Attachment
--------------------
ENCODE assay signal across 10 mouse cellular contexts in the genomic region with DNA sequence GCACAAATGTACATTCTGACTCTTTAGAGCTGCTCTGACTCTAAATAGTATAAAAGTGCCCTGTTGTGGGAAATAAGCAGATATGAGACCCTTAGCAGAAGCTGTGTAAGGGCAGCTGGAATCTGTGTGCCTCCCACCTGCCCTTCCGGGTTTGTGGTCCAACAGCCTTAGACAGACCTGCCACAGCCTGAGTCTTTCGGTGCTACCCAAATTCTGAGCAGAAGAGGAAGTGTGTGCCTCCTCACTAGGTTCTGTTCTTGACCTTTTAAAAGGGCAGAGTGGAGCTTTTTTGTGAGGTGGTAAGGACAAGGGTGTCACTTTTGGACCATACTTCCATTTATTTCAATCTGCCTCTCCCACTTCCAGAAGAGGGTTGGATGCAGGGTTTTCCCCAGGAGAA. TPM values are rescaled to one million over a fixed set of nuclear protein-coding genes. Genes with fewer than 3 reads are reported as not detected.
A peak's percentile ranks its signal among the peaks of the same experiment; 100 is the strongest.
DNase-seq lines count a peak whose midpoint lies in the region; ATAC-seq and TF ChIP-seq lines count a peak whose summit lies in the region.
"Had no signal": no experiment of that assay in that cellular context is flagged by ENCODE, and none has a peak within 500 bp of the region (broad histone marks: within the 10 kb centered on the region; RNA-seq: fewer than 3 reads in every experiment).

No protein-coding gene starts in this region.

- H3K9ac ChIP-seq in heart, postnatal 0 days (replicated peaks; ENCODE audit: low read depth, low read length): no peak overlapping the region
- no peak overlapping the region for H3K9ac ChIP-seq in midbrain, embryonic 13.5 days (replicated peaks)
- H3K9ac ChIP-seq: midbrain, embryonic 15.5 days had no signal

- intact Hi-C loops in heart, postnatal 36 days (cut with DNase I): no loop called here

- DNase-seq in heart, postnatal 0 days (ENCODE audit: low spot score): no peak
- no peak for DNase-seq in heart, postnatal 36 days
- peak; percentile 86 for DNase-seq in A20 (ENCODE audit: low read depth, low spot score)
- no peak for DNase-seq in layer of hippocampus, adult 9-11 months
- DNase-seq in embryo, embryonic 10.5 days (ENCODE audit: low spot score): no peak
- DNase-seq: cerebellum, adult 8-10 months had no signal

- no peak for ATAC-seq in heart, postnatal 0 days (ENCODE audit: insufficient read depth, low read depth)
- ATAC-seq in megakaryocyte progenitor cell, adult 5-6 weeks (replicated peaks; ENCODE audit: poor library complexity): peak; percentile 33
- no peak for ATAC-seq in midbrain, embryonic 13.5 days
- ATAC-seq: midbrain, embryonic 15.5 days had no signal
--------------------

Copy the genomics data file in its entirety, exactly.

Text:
ENCODE assay signal across 10 mouse cellular contexts in the genomic region with DNA sequence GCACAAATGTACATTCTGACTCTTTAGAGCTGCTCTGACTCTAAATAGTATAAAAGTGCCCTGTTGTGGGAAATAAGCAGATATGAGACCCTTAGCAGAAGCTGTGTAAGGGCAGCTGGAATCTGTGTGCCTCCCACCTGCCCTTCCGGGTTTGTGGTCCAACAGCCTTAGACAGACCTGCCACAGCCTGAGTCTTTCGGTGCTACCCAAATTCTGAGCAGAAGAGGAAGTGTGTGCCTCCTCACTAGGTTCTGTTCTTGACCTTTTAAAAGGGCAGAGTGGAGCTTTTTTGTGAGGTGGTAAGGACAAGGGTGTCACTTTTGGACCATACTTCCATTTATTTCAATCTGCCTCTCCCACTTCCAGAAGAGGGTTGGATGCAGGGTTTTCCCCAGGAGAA. TPM values are rescaled to one million over a fixed set of nuclear protein-coding genes. Genes with fewer than 3 reads are reported as not detected.
A peak's percentile ranks its signal among the peaks of the same experiment; 100 is the strongest.
DNase-seq lines count a peak whose midpoint lies in the region; ATAC-seq and TF ChIP-seq lines count a peak whose summit lies in the region.
"Had no signal": no experiment of that assay in that cellular context is flagged by ENCODE, and none has a peak within 500 bp of the region (broad histone marks: within the 10 kb centered on the region; RNA-seq: fewer than 3 reads in every experiment).

No protein-coding gene starts in this region.

- H3K9ac ChIP-seq in heart, postnatal 0 days (replicated peaks; ENCODE audit: low read depth, low read length): no peak overlapping the region
- no peak overlapping the region for H3K9ac ChIP-seq in midbrain, embryonic 13.5 days (replicated peaks)
- H3K9ac ChIP-seq: midbrain, embryonic 15.5 days had no signal

- intact Hi-C loops in heart, postnatal 36 days (cut with DNase I): no loop called here

- DNase-seq in heart, postnatal 0 days (ENCODE audit: low spot score): no peak
- no peak for DNase-seq in heart, postnatal 36 days
- peak; percentile 86 for DNase-seq in A20 (ENCODE audit: low read depth, low spot score)
- no peak for DNase-seq in layer of hippocampus, adult 9-11 months
- DNase-seq in embryo, embryonic 10.5 days (ENCODE audit: low spot score): no peak
- DNase-seq: cerebellum, adult 8-10 months had no signal

- no peak for ATAC-seq in heart, postnatal 0 days (ENCODE audit: insufficient read depth, low read depth)
- ATAC-seq in megakaryocyte progenitor cell, adult 5-6 weeks (replicated peaks; ENCODE audit: poor library complexity): peak; percentile 33
- no peak for ATAC-seq in midbrain, embryonic 13.5 days
- ATAC-seq: midbrain, embryonic 15.5 days had no signal